Much like Hurricane Ike, Christmas came through and spread debris and leftovers all around. The main difference is that the weather was cool, and everybody had a nice time without any fear of the house blowing away. But like a hurricane cleanup, a unique set of precautions must be noted during the cleanup to ensure a successful disaster. Hurricanes have live power lines, snakes and looters. Christmas brings other hazards.
Not that there wasn’t any big wind; Christmas Eve brought a cold gale blowing 20 or 30 miles per hour. My youngest commented earlier in the day that it sounded like we were at the beach, with the constant drone of the wind rising and falling sounding like the relentless surf. My Mom was the first to allude to the hurricane similarities. On the way to the Soderberg Farm and Chicken Resort we saw a horse that had been facing the wrong way in the blow; he was turned inside out.
The wind was OK, because it had rained for a couple of days, and for several weeks earlier. Had all the rain come in the space of about 36 hours, it would have been Ike-level water. The steady breeze had dried everything off as much as possible, but it is still not advisable to walk across our front lawn if you weigh much more than about a hundred pounds.
The comparison continues to the hand-outs and their wrapping. When Christmas gifts are exchanged, the ratio of usable and valuable to worthless debris and packaging is high on the wreckage and garbage side. With small children, the danger is greater for losing something essential/expensive, and that number recedes only slightly as the audience age increases. There is a Walmart ad on television that ran Christmas morning showing two guys rifling through their garbage cans in the snow between their driveways. Surrounded by bright wrapping paper, one says to the other, “What are you looking for…?”. The other guy holds his gloved fingers about an inch apart and says with a resigned certainty, “The comb for Rapunzel Barbie.”
I haven’t ever had to dig in the trash for the missing pieces, but have at times feared that as the next step. My usual procedure is no doubt perceived as a buzzkill, but it consists of a roll-call for every gift and any essential parts. This includes any cash or gift cards that were produced. Then begins the paper/box removal detail. Since there is a good bit of jewelry involved in our Christmas gift exchanges, I like to think that the reason we have no MIA James Avery earrings is my “post-joy checklist”.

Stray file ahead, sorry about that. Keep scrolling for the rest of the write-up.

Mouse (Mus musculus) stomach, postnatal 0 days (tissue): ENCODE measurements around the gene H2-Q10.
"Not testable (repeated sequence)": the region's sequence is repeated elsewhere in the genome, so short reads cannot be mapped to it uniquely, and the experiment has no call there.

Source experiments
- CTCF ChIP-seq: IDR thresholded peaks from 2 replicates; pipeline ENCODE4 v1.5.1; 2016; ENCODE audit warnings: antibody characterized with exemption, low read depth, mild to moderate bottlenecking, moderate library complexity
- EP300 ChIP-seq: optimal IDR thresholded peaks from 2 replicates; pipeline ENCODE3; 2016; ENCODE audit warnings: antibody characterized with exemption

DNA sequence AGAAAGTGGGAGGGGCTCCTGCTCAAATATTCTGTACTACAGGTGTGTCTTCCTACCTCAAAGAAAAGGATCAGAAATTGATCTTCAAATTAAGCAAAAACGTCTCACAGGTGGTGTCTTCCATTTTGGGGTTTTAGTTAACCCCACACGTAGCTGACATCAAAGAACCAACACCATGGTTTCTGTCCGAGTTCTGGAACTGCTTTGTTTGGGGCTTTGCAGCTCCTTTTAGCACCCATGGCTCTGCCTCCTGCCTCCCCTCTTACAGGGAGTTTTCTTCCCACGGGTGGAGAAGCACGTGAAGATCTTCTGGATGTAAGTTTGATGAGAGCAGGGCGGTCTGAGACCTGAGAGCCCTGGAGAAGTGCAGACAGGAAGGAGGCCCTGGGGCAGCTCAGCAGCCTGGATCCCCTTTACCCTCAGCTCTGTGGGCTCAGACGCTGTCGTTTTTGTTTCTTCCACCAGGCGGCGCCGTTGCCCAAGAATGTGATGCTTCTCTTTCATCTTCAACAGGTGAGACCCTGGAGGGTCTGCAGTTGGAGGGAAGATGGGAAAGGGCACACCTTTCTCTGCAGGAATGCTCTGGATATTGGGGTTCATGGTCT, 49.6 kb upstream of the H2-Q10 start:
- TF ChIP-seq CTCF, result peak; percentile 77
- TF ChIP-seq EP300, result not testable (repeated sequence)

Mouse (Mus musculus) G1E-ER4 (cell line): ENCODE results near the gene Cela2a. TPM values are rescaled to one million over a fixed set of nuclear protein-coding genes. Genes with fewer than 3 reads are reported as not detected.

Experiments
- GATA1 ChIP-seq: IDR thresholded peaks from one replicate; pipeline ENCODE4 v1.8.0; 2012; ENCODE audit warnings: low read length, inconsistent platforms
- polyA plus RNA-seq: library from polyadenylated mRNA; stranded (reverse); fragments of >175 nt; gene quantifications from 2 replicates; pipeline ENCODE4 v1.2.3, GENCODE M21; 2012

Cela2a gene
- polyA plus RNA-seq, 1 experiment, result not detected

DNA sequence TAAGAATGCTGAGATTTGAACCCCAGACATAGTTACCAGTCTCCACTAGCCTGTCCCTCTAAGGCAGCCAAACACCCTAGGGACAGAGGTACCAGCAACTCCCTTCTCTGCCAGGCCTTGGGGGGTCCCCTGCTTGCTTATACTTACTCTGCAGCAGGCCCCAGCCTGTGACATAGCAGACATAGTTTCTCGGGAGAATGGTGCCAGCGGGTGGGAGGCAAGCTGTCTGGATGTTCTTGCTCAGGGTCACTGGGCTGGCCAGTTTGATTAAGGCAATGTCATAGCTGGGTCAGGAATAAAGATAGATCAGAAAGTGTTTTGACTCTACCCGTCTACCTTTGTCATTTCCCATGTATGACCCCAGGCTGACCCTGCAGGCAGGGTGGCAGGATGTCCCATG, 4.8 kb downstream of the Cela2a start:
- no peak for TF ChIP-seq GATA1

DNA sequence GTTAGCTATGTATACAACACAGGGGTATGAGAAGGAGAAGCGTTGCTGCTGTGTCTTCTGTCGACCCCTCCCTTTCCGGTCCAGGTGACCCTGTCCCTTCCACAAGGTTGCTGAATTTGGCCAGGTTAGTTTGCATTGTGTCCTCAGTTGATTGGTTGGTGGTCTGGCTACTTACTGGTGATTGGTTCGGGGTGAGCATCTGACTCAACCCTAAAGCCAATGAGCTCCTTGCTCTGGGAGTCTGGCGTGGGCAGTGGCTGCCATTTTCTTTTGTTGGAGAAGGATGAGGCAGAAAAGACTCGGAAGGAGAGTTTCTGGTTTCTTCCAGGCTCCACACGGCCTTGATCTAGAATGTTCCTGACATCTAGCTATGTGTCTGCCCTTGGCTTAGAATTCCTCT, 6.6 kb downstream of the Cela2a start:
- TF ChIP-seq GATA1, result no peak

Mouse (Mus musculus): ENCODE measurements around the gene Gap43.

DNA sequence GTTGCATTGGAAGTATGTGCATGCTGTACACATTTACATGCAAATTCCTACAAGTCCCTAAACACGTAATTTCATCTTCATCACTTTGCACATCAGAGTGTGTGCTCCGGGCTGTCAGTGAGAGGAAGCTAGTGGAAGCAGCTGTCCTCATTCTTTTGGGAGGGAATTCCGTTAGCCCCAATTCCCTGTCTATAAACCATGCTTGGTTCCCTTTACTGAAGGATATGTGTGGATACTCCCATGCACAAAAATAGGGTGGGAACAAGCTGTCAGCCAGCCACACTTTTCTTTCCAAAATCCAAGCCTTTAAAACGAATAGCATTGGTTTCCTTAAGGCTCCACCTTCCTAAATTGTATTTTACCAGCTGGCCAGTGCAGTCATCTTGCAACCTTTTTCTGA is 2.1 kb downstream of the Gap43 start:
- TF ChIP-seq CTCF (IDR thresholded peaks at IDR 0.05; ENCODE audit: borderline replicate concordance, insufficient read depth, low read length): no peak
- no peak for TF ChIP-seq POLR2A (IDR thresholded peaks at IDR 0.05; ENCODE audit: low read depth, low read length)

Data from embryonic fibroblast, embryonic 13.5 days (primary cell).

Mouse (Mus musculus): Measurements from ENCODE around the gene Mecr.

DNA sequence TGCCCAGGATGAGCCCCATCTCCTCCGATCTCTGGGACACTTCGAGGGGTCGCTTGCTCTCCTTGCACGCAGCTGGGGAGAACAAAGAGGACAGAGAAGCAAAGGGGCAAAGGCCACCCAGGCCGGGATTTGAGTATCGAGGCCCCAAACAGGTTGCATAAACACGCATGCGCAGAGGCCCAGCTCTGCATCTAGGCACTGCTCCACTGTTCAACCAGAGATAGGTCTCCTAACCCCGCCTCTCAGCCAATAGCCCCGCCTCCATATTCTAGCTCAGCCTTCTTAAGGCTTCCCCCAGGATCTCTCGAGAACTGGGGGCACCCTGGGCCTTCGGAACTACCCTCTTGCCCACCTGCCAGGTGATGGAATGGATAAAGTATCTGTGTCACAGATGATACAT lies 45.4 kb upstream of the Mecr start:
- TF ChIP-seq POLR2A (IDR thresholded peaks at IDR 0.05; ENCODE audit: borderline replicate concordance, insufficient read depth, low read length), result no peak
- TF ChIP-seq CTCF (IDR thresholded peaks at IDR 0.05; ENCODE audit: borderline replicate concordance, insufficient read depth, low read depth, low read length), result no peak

This comes in part from a story my Grandmother related (every single Christmas) about the time Grandaddy was cleaning up after the opening of gifts, and tossed an envelope from his boss into the fire, only to find later that it contained a $100 bill.
Another hazard is the leftover food, which is usually directly proportional to the amount prepared in anticipation of a huge feast. The problem is frequently an overestimation of consumption. If there are any teenagers or young men around, planning for 10 easily becomes planning for 15. A characteristic of females is usually a calculation of need per person, even factoring in teenagers and young men. So if there are a total of 10 humans to be fed, including three teenagers and one young man, the normal factor of 150% would actually be sufficient. But looking through the filter of a female food planner’s eyes, there is a perception of the 200% rule. After the meal, there is usually nearly 100% left over that needs to be dispersed and dispensed back to various refrigerators. This requires Ziploc bags and Tupperware-ish containers to be at the ready.
This year was really a little different, though. At my parents’ house, the provisions were pretty much correctly anticipated and we took nothing home in Ziploc bagz or any other container. Likewise, at my sister-in-law’s house, the amount of food was fairly close to the amount of appetite. Of course I am not complaining that there was leftover brisket and shrimp. And some of the cauliflower salad, along with some homemade mac and cheese. There was even a good amount of “good potatoes” left and we actually get to eat them ourselves! The teenage boy that was there was full a little early, and that threw off the average some.
So this year was more of a “tropical storm year”; nothing lost on the Christmas floor, no 10 pounds of dressing to tote home and throw away on Valentines Day. But there’s always next year.
Monday, December 28, 2009
Posted by aA at 10:33 PM